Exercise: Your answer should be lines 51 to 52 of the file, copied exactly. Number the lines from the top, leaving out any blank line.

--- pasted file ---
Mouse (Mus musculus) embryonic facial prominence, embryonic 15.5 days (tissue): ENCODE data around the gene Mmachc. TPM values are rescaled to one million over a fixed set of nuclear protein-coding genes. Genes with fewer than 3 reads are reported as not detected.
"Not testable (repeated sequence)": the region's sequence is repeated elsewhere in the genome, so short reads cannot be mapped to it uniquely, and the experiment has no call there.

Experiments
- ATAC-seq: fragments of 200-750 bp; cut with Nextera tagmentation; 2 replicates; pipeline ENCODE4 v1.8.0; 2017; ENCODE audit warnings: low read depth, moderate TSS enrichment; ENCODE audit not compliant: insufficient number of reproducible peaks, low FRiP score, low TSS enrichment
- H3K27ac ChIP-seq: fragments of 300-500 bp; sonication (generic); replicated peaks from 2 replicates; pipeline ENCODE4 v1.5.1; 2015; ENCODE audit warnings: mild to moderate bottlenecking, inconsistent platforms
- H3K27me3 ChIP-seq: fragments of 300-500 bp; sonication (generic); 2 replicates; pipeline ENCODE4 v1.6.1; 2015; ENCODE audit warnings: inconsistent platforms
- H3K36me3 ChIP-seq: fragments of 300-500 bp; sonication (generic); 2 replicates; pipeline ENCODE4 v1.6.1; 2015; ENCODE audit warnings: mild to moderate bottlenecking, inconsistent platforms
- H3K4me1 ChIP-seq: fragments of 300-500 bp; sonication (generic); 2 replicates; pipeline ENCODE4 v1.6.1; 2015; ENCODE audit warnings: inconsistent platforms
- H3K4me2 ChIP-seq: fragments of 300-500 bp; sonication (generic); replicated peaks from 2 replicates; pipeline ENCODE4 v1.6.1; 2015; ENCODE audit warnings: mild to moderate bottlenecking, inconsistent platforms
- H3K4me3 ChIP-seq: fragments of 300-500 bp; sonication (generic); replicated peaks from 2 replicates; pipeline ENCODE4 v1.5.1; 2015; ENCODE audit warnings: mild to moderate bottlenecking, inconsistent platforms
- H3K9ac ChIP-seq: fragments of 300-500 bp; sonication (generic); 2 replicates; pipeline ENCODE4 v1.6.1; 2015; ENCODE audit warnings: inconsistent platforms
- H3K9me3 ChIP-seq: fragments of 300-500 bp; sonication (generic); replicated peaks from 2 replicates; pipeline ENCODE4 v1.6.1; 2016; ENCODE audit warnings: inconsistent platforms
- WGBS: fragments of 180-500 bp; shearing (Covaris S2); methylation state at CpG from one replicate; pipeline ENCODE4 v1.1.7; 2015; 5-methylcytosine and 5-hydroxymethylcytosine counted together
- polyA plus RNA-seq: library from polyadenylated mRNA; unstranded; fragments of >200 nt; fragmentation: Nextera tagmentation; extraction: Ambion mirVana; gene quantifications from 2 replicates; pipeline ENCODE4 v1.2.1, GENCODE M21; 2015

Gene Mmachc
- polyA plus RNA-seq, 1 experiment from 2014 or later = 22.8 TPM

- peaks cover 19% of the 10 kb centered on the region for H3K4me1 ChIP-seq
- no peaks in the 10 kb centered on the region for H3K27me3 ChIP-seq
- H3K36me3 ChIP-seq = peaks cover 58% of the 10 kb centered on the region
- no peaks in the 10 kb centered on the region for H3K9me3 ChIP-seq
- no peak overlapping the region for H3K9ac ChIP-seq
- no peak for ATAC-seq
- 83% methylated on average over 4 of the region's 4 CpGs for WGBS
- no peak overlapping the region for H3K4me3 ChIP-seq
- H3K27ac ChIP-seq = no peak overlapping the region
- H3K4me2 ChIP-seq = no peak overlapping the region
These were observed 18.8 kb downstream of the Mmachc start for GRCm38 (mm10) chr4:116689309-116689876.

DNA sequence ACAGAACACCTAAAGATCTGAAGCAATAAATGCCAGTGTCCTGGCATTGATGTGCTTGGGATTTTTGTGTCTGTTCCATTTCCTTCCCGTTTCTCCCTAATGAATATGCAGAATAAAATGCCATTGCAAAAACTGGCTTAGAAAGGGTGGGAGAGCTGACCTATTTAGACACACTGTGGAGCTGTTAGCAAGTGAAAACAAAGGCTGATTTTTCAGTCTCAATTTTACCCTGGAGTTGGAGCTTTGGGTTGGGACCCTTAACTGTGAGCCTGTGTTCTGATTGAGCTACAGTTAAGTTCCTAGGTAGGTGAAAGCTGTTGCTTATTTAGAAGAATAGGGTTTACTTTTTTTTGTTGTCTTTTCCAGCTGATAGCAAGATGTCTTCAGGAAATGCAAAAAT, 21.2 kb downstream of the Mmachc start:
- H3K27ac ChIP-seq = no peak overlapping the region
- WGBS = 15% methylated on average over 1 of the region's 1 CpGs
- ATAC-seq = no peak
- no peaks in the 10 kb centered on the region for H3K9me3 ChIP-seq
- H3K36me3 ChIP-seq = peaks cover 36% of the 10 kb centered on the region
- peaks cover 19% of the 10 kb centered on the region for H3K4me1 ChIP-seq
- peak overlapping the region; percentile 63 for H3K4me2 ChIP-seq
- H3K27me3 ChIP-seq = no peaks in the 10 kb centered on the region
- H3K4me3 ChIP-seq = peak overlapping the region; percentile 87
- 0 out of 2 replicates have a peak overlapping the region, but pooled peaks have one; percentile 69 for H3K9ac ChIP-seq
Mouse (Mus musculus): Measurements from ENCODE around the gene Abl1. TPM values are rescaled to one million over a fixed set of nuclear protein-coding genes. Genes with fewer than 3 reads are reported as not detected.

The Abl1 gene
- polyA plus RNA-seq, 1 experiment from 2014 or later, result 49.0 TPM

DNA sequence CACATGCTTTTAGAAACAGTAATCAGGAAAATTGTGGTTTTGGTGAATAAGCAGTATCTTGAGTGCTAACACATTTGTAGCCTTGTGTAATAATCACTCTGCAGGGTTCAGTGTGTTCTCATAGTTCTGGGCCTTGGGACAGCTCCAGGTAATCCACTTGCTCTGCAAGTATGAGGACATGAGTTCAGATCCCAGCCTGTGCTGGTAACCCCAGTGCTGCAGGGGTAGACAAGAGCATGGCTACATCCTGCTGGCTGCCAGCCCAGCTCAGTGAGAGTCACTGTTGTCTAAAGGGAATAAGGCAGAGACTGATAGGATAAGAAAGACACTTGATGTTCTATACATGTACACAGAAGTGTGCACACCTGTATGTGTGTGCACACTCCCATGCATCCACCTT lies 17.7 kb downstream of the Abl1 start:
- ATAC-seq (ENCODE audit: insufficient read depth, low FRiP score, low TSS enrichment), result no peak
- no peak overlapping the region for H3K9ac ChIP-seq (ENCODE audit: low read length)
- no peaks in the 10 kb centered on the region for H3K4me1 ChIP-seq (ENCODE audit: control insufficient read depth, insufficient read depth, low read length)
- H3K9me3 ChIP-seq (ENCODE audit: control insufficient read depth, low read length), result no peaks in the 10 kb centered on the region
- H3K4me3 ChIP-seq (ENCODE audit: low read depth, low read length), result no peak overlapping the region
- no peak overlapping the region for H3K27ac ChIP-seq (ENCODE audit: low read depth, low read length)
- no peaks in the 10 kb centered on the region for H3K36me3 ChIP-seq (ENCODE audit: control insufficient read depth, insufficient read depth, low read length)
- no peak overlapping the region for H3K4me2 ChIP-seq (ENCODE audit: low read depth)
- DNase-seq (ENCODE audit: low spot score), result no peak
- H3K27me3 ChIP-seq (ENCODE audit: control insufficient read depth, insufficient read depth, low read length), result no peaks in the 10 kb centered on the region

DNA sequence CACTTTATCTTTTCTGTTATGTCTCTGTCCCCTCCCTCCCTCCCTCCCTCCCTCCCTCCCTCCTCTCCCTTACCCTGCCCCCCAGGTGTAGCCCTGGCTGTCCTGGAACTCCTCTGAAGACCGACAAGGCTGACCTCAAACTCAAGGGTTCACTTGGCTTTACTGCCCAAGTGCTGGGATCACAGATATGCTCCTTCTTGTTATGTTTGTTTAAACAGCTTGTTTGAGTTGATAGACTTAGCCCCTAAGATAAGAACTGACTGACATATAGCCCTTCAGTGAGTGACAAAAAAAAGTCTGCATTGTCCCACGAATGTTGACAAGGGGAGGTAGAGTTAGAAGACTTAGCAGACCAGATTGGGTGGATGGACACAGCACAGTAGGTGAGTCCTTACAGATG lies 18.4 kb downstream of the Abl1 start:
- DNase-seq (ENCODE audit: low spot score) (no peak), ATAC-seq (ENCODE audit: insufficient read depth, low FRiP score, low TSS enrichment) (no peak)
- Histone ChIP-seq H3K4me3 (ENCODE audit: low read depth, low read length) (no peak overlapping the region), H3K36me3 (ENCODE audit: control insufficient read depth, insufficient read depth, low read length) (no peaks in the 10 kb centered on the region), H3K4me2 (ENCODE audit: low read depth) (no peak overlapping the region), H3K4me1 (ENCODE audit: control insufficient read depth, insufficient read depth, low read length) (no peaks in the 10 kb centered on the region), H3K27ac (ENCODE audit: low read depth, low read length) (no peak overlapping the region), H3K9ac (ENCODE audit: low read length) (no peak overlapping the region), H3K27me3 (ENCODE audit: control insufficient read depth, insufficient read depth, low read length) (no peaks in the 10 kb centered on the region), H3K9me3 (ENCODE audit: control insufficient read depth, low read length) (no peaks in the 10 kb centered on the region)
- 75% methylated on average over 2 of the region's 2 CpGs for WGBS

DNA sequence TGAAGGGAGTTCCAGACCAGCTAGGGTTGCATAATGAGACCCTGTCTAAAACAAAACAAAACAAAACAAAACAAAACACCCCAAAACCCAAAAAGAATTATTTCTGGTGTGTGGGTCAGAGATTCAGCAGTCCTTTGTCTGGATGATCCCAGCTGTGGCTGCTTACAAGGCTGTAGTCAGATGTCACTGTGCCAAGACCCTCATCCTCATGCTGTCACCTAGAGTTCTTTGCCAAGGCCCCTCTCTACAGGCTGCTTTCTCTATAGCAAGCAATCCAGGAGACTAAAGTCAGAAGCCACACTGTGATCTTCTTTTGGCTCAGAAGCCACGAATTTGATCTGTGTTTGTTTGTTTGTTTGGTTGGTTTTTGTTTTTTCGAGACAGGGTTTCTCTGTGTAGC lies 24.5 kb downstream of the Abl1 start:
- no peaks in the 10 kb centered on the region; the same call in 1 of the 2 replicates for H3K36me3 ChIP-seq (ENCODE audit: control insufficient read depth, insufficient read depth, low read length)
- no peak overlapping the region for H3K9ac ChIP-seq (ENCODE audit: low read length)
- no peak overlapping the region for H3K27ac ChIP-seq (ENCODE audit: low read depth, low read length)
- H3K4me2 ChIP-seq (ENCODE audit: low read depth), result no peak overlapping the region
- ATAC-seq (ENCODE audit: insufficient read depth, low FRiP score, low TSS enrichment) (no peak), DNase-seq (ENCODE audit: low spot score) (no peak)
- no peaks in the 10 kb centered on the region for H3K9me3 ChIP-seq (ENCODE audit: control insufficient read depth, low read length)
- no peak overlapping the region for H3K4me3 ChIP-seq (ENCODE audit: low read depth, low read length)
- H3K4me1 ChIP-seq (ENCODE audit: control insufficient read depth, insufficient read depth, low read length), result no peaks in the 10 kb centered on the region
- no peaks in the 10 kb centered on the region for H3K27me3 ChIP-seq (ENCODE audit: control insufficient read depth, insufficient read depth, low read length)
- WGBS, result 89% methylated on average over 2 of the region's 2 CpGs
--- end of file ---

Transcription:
- DNase-seq (ENCODE audit: low spot score), result no peak
- H3K27me3 ChIP-seq (ENCODE audit: control insufficient read depth, insufficient read depth, low read length), result no peaks in the 10 kb centered on the region